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Rather than picking over the remaining crops, the gulls began eating the crickets. And not just eating them, but doing their best impersonation of a bulimic supermodel. A bird would gorge itself on crickets, fly off to drink in the stream and vomit up all those cricket parts, then return again to the fields to eat more crickets.

Eventually, the gulls consumed all the crickets, the crops were saved, the early church pioneers established a foothold on the shores of the Great Salt Lake, and the rest — as they say — is history.

This inspiring story has long been referred to as “The Miracle of the Gulls.” There’s even a monument to the incident on Temple Square in Salt Lake City. Dedicated Oct. 1, 1913, the Seagull Monument is believed to be the first such tribute erected to a bird.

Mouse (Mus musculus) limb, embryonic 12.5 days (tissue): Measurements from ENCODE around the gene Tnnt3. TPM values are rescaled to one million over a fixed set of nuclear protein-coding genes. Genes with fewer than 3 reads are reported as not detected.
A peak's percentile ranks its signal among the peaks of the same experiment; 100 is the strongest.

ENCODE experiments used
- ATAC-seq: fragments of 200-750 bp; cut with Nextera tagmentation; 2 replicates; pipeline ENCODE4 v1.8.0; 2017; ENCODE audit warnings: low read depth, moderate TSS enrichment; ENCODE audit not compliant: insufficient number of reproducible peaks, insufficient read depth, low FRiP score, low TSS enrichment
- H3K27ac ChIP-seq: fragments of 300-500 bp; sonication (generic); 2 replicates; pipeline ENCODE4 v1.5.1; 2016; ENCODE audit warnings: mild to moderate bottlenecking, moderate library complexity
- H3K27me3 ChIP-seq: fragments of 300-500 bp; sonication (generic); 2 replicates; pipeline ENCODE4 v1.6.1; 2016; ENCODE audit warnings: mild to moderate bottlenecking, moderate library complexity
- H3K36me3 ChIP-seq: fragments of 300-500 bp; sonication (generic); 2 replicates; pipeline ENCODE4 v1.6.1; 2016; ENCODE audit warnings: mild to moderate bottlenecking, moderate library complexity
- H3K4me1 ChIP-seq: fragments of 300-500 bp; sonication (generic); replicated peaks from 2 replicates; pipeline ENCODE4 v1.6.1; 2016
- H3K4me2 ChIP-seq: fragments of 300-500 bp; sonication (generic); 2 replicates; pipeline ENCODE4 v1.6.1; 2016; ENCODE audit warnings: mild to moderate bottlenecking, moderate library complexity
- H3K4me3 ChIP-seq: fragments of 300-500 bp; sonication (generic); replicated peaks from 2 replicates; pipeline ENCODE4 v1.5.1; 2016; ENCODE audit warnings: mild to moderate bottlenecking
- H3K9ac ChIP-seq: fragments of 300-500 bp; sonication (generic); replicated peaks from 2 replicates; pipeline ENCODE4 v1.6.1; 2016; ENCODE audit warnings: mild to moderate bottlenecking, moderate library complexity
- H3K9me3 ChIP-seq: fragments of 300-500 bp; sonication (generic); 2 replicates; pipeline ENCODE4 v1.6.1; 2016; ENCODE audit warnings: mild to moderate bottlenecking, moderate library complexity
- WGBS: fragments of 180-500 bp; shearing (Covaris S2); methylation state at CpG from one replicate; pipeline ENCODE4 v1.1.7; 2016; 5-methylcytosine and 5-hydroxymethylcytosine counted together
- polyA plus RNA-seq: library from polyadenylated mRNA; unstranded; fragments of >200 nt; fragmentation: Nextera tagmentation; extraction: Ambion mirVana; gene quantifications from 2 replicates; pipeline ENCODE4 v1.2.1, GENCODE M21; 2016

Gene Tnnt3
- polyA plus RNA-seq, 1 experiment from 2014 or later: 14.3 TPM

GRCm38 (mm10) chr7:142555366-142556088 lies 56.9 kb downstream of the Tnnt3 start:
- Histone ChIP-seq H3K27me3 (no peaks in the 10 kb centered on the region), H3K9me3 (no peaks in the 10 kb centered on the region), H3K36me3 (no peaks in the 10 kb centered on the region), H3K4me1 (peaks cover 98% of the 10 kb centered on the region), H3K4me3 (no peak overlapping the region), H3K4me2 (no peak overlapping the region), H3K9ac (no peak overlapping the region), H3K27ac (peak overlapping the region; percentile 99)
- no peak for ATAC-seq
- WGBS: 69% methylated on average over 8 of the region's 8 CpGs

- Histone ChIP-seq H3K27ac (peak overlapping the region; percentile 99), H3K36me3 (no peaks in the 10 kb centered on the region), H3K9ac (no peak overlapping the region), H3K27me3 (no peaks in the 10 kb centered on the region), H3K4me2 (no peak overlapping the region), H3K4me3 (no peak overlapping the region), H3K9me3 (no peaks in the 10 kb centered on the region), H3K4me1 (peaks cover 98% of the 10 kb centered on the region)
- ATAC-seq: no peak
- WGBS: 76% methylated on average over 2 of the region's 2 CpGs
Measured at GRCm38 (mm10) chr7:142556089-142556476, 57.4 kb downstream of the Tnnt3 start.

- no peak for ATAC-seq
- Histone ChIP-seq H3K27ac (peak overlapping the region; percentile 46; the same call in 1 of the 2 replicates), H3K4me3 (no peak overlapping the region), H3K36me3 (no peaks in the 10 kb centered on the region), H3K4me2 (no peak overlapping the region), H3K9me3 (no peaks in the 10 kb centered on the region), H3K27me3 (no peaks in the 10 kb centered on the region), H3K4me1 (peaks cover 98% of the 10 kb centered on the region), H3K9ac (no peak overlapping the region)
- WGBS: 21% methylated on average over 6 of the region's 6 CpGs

And now, 105 years later, it may be time for a second monument to commemorate a second bona fide miracle in the LDS Church: “The Miracle of the One-Third Less Church Meetings.”

This miracle just occurred on Saturday morning, at the opening session of the faith’s 188th Semiannual General Conference. Church leaders effectively announced that, beginning Jan. 1, 2019, the traditional three-hour block of church meetings was being pared back by a full hour.

You heard that right, Faithful Folk Formerly Known As Mormons. Starting in January, church is only going to be two hours long.

For decades, many of us had secretly prayed for deliverance from the weekly three-hour hostage situation at the local meetinghouse. And now, it’s finally happening.